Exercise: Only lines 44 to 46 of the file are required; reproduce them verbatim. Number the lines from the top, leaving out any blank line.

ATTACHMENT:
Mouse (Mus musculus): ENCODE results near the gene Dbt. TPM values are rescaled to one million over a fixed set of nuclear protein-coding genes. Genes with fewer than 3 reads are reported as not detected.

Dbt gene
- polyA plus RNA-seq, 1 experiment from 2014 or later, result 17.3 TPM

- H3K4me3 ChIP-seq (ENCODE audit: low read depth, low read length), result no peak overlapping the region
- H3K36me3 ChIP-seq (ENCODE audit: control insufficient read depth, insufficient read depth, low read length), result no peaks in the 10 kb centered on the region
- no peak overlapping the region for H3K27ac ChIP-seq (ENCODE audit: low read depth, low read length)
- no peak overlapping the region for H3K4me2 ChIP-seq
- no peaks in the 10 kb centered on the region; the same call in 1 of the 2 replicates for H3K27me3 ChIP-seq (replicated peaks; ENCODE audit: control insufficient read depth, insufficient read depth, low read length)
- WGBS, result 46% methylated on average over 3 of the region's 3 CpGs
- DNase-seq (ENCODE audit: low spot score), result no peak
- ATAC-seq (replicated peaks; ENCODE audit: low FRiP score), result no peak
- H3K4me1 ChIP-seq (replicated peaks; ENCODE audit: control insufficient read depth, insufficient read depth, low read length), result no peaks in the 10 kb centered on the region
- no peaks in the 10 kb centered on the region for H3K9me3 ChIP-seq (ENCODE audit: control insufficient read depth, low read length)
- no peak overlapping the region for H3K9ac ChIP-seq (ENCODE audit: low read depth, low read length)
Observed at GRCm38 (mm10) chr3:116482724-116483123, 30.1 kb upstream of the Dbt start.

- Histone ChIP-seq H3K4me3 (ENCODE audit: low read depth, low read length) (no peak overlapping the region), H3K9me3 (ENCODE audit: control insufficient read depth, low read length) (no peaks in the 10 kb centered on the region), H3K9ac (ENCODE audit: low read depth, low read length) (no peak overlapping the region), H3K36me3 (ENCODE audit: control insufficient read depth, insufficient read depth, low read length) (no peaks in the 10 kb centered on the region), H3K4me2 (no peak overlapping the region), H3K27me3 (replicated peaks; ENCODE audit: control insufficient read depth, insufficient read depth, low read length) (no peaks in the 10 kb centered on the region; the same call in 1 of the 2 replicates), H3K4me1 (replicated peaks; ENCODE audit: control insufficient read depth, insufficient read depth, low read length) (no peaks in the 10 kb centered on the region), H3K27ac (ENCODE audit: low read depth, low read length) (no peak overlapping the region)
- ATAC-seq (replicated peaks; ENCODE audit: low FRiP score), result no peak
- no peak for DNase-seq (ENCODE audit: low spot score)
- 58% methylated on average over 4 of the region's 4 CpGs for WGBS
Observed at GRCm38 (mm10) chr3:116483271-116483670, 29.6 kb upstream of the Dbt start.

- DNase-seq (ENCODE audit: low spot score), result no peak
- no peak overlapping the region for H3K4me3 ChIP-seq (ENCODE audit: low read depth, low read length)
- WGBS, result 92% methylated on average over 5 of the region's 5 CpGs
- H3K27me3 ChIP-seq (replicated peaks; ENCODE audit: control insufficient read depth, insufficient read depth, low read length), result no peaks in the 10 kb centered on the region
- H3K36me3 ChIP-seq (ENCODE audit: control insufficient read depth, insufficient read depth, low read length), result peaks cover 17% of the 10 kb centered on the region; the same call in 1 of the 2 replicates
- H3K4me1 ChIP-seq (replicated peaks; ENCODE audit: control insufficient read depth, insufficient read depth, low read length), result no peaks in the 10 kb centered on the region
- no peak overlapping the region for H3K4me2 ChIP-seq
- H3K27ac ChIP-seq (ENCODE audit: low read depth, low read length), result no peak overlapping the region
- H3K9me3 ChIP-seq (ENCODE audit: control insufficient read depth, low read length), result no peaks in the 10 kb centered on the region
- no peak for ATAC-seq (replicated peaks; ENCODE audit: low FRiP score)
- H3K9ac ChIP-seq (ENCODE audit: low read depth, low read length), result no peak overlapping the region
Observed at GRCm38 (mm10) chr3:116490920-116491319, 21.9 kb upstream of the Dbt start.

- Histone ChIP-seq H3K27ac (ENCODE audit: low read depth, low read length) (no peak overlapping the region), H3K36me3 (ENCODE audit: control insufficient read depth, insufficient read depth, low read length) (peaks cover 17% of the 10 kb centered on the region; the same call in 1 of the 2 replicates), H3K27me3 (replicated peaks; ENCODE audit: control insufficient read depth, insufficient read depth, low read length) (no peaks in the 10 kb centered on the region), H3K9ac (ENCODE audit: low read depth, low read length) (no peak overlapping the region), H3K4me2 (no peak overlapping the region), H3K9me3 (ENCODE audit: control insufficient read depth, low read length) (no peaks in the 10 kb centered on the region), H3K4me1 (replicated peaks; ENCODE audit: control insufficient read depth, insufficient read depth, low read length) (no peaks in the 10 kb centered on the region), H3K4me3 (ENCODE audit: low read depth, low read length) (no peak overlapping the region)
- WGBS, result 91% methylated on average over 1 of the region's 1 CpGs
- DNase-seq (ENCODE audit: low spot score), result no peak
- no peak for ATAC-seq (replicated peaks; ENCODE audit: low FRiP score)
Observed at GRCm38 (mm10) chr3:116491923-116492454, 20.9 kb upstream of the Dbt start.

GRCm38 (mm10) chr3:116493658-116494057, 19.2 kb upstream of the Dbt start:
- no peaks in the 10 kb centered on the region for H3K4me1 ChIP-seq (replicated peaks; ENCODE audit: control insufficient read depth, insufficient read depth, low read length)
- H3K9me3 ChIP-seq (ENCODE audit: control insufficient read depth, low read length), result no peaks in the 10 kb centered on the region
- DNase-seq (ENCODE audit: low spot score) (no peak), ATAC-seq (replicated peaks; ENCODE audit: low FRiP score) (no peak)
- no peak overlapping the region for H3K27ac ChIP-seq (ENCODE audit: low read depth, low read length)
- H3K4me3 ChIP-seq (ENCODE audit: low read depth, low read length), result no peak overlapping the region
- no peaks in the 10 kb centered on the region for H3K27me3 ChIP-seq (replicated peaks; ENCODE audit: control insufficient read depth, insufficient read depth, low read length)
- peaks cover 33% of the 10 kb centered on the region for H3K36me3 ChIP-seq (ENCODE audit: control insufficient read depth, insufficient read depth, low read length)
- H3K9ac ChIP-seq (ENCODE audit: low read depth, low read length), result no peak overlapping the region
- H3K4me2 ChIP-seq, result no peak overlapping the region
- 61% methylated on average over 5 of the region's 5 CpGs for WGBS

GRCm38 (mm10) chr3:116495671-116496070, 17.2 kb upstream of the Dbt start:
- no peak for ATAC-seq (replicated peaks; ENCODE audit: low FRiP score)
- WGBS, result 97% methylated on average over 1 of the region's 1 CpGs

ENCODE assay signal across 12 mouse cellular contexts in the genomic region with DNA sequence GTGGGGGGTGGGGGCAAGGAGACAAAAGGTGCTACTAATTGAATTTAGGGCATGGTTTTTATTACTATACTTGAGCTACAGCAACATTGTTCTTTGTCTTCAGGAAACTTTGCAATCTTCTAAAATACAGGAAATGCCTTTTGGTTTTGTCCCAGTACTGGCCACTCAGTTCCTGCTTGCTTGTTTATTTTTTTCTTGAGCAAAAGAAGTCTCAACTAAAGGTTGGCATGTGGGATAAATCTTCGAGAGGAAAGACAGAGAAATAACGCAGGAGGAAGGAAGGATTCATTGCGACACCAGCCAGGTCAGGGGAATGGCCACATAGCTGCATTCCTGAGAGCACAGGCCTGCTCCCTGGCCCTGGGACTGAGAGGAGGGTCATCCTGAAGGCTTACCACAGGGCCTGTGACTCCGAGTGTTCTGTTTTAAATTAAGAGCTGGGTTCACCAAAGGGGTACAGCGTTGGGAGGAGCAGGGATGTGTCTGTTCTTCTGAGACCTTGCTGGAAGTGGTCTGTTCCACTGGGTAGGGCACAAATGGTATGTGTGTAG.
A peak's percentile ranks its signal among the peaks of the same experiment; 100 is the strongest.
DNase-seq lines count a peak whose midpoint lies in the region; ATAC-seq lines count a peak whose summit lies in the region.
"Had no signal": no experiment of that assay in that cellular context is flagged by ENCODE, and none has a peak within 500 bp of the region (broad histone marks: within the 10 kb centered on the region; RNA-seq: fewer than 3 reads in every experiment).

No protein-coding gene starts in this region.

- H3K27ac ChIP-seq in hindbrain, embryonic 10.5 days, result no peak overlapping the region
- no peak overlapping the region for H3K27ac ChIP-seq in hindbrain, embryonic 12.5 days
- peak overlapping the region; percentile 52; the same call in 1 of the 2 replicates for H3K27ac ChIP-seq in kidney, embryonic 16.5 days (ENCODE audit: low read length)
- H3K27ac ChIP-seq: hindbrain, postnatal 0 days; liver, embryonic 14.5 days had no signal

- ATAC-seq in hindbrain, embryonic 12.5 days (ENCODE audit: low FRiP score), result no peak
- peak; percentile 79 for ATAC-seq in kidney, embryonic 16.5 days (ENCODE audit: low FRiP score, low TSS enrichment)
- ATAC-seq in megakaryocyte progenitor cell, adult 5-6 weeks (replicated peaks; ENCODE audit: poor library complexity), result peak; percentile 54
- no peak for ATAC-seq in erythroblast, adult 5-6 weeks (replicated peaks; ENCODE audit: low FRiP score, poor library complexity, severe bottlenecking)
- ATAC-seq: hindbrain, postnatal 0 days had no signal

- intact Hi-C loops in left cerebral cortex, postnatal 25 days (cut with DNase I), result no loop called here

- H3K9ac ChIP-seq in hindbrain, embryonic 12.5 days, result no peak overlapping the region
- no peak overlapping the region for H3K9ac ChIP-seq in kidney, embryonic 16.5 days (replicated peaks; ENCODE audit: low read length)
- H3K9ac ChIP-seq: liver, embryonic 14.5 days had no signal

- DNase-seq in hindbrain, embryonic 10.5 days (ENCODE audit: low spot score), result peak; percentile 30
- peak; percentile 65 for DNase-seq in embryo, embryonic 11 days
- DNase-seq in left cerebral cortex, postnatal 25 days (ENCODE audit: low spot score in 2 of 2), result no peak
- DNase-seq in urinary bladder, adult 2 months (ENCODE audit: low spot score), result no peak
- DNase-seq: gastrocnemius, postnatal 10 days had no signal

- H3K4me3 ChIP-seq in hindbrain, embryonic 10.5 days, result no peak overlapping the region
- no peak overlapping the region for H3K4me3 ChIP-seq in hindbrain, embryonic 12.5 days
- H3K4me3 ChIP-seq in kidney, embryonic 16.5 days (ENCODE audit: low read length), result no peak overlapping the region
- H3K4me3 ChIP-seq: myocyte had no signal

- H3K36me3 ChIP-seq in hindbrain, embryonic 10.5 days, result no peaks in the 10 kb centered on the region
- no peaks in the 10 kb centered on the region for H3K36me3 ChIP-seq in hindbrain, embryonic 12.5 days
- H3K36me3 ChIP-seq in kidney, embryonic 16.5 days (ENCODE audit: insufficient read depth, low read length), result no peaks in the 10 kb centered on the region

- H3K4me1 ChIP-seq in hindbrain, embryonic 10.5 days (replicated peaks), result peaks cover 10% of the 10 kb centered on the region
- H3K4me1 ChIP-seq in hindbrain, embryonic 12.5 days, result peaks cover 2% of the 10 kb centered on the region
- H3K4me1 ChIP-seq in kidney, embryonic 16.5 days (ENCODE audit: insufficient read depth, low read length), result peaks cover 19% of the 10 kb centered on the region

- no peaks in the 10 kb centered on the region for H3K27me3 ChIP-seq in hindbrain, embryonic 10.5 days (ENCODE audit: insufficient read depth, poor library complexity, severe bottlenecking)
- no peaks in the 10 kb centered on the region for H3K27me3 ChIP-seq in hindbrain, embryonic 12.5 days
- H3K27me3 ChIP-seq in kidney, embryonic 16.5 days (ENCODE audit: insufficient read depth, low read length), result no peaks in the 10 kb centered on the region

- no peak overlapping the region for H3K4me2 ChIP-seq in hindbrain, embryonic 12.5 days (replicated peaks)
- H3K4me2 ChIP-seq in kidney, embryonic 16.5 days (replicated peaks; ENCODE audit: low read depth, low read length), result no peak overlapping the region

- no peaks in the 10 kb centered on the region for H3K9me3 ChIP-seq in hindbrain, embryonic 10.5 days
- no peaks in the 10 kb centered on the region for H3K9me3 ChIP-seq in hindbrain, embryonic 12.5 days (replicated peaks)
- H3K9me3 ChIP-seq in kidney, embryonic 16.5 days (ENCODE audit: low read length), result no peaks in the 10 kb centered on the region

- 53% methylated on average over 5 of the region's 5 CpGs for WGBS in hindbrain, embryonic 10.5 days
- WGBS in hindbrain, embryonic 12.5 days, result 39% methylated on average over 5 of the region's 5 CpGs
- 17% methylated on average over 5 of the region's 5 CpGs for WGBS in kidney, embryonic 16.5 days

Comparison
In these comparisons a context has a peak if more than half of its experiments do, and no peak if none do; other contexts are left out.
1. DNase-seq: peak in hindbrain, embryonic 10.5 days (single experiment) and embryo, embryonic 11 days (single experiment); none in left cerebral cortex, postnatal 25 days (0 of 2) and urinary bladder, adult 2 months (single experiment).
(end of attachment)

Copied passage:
- no peaks in the 10 kb centered on the region for H3K27me3 ChIP-seq (replicated peaks; ENCODE audit: control insufficient read depth, insufficient read depth, low read length)
- peaks cover 33% of the 10 kb centered on the region for H3K36me3 ChIP-seq (ENCODE audit: control insufficient read depth, insufficient read depth, low read length)
- H3K9ac ChIP-seq (ENCODE audit: low read depth, low read length), result no peak overlapping the region